Early 20th century England: while toasting his daughter Catherine's engagement, Arthur Winslow learns the royal naval academy expelled his 14-year-old son, Ronnie, for stealing five ...
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Two segments: In the first one Felice, a baritone who has had to give up his career because of a heart condition and now works as an accountant at the Opera, inexplicably spends his nights ... See full summary »
Imagine it is summer and that, for the last several days, Montreal has been swimming in sweltering heat and smog. Then imagine that you are in the city's downtown core and a woman holding a... See full summary »
Frédérick De Grandpré
San Gimignano, in Toscana, alla fine degli anni '70. La fine degli ideali degli anni '70 vista in un piccolo microcosmo, pensando a platee più vaste di giovani in crisi. Giovanni, ... See full summary »
After another cardiac arrest, Armand knows he doesn't have long to live. But after more than 70 years in the same house, he doesn't want to die anywhere else. His wife, Rose, has secretly ... See full summary »
Jean Pierre Lefebvre
J. Léo Gagnon,
Catherine, a concert pianist, is surprised one night by the arrival of her best friend from childhood, Marie-Alexandrine (Max), whom she hasn't seen for 25 years. Catherine and Max were ... See full summary »
In Quebec 40s, orphans or abandoned children are placed in a gigantic psychiatric hospital where children were locked. Were they sick? No, they simply had no family. To escape this ... See full summary »
Early 20th century England: while toasting his daughter Catherine's engagement, Arthur Winslow learns the royal naval academy expelled his 14-year-old son, Ronnie, for stealing five shillings. Father asks son if it is true; when the lad denies it, Arthur risks fortune, health, domestic peace, and Catherine's prospects to pursue justice. After defeat in the military court of appeals, Arthur and Catherine go to Sir Robert Morton, a brilliant, cool barrister and M.P., who examines Ronnie and suggests that they take the matter before Parliament to seek permission to sue the Crown. They do, which keeps Ronnie's story on the front page and keeps Catherine in Sir Robert's ken. Written by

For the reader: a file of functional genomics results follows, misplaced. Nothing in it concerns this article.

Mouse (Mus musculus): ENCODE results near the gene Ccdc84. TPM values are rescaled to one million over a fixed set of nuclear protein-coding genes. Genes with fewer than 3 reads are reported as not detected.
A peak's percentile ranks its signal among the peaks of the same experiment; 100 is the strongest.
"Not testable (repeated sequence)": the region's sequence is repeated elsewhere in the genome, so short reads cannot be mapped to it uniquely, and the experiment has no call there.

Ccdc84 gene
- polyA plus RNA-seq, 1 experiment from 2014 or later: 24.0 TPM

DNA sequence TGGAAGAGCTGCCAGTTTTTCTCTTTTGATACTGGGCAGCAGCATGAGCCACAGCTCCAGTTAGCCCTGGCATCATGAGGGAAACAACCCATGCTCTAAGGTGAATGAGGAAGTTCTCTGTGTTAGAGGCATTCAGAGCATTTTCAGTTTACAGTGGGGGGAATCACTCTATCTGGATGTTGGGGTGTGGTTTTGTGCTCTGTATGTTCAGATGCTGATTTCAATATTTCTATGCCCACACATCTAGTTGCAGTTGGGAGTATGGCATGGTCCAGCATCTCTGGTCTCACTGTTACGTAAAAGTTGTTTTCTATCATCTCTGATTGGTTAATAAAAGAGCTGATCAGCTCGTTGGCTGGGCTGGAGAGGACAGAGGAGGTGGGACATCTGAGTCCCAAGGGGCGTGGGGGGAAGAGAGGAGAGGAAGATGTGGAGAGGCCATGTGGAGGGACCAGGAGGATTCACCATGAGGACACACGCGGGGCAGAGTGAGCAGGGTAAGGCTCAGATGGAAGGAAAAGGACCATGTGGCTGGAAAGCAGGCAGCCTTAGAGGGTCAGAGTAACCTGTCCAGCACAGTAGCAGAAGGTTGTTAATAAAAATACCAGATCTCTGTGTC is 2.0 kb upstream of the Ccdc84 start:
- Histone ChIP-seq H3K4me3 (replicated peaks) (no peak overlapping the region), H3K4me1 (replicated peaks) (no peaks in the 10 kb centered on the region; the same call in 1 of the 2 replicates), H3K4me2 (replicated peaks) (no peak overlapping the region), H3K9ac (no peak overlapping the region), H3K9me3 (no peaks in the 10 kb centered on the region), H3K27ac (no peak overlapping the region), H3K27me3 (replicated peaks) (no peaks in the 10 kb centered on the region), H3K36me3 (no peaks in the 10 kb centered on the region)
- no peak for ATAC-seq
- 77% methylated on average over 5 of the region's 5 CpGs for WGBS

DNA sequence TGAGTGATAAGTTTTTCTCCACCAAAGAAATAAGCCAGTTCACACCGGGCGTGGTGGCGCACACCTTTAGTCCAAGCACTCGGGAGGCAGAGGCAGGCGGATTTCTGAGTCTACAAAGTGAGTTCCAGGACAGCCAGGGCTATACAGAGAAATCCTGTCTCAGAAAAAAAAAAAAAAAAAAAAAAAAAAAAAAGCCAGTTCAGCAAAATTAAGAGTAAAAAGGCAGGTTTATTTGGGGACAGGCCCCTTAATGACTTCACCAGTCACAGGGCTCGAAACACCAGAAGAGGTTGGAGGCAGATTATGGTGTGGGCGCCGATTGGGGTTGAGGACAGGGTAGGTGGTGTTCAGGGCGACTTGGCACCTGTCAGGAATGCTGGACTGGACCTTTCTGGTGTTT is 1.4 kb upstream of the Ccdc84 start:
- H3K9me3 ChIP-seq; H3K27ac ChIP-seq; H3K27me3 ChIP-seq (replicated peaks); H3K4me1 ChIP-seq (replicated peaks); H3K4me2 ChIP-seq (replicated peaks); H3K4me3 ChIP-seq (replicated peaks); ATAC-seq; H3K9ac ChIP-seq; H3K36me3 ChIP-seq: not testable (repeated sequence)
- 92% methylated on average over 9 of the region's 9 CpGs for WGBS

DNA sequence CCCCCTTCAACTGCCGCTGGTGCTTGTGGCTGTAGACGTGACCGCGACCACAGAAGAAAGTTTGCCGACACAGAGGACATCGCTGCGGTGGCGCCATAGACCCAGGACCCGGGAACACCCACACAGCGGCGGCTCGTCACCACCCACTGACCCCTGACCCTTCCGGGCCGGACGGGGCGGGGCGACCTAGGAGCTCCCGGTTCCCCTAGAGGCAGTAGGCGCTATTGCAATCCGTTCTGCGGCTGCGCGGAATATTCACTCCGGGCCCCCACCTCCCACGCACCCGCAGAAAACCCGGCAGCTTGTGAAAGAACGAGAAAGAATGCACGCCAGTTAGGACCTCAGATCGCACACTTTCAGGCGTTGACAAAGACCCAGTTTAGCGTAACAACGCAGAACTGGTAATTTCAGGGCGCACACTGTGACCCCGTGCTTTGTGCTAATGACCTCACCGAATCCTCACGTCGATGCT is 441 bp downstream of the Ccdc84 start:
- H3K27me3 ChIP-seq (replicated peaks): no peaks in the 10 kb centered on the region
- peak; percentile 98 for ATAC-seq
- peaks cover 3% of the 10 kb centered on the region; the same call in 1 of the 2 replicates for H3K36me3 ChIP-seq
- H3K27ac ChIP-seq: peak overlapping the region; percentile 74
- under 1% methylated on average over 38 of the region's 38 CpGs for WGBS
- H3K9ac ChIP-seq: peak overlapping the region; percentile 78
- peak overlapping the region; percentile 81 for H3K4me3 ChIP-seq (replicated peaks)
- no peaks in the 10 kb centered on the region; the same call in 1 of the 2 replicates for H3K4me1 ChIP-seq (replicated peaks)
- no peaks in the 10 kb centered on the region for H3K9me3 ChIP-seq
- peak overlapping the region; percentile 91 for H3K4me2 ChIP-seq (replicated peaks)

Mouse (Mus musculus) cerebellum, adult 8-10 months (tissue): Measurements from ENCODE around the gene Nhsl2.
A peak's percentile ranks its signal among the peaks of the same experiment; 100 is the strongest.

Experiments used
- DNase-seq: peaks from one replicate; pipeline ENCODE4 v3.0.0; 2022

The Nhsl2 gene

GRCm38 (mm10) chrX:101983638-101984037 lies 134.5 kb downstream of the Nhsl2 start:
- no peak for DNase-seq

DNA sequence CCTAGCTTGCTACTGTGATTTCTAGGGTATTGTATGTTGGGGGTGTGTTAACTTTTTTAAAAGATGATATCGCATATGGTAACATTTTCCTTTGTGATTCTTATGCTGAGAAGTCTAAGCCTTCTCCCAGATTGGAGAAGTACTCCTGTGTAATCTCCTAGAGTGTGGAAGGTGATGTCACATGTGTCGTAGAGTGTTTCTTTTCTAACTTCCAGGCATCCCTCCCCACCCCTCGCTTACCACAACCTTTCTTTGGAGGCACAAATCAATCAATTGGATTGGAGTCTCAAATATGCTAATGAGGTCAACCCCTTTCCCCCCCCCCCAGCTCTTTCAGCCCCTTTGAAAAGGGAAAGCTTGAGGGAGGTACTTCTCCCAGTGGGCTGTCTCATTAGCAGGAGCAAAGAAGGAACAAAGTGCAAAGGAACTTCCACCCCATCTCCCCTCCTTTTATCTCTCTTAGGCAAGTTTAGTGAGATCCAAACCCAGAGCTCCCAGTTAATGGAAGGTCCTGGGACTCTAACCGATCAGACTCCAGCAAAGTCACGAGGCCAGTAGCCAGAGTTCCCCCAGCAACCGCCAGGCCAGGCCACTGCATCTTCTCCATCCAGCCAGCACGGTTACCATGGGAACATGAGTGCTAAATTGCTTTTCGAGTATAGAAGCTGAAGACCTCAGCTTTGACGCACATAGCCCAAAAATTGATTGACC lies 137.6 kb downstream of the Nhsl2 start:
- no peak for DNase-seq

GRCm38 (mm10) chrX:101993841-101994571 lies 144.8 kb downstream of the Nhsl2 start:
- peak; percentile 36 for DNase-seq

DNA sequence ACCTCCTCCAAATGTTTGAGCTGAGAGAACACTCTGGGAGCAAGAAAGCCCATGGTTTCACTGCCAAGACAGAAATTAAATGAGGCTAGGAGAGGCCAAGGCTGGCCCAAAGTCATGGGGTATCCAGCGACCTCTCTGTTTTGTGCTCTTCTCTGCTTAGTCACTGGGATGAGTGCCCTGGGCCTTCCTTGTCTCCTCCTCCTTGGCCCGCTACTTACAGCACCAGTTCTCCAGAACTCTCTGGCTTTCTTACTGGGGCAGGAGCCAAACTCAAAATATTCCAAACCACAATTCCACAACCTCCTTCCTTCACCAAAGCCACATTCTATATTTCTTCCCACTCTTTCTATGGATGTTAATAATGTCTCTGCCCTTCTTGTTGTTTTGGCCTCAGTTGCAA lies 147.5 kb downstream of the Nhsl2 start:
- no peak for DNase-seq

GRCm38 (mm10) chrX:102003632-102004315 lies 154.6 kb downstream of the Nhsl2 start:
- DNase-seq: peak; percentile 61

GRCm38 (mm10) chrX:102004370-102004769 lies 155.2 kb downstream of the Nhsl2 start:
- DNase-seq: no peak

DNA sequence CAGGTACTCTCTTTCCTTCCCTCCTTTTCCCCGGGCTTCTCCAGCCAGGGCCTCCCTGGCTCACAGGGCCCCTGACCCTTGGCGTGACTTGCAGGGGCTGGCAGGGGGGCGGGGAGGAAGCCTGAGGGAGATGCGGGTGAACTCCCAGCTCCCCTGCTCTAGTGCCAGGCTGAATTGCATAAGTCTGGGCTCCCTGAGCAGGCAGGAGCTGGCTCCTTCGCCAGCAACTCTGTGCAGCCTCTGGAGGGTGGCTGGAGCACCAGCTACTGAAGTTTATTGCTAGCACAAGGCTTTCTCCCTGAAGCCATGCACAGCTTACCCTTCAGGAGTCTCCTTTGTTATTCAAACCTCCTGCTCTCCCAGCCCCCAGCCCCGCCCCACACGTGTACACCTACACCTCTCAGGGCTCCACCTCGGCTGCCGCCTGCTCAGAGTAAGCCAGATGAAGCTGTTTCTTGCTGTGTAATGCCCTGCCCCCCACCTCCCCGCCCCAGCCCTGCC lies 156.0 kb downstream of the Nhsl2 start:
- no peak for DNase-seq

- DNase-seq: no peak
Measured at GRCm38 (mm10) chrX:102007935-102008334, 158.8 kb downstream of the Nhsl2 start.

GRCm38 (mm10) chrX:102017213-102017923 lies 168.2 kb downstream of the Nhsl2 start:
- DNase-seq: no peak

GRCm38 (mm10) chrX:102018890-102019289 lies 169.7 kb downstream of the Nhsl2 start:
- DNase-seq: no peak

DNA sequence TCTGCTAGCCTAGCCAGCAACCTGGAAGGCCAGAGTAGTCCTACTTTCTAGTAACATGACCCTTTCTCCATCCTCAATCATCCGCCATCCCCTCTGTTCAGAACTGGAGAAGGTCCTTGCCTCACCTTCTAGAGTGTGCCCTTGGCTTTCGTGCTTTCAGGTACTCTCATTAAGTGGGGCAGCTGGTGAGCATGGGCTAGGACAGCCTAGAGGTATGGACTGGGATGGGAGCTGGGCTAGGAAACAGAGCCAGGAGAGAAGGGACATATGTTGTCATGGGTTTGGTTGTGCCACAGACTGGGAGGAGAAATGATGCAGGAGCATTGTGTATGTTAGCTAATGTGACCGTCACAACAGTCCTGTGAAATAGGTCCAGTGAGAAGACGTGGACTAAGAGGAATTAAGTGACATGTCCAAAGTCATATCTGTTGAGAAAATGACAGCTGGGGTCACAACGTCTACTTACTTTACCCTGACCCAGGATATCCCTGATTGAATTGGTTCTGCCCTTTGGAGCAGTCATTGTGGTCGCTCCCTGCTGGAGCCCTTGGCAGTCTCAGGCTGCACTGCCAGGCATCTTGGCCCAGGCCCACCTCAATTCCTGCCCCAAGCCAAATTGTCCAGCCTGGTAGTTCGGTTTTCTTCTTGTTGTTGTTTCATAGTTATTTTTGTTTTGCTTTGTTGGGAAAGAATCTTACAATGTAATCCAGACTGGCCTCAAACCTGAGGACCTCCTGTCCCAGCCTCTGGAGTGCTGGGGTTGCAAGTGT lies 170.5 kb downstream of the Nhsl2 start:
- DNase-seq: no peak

Neil North, who played the First Lord of the Admiralty in the 1999 version of The Winslow Boy, played Ronnie Winslow in the 1948 version. See more »
At the beginning of the movie When Ronnie Winslow tears open the envelope and is about to remove the letter, the stamp and address are facing him, then in the reverse shot as he removes the letter the stamp and address are facing away from him. See more »
Just saw The Winslow Boy, and it was a real gem of a movie. Mamet has always been the king of brilliantly droll dialogue, the sort of dialogue that is funny not in its words but its performance, and Winslow Boy is no exception. With unusually clean language, Mamet has written a screenplay that illicits honesty from its players without ever being forced or awkward. It's gorgeous.
The cast lent itself beautifully to the script's Mametian style. Most poignant was Nigel Hawthorn, who managed to break my heart with the shift of an eye. It was the kind of razor-sharp subtlety that Mamet's writing (plays and screenplays) requires, and Hawthorn delivered it with soft spoken brilliance.
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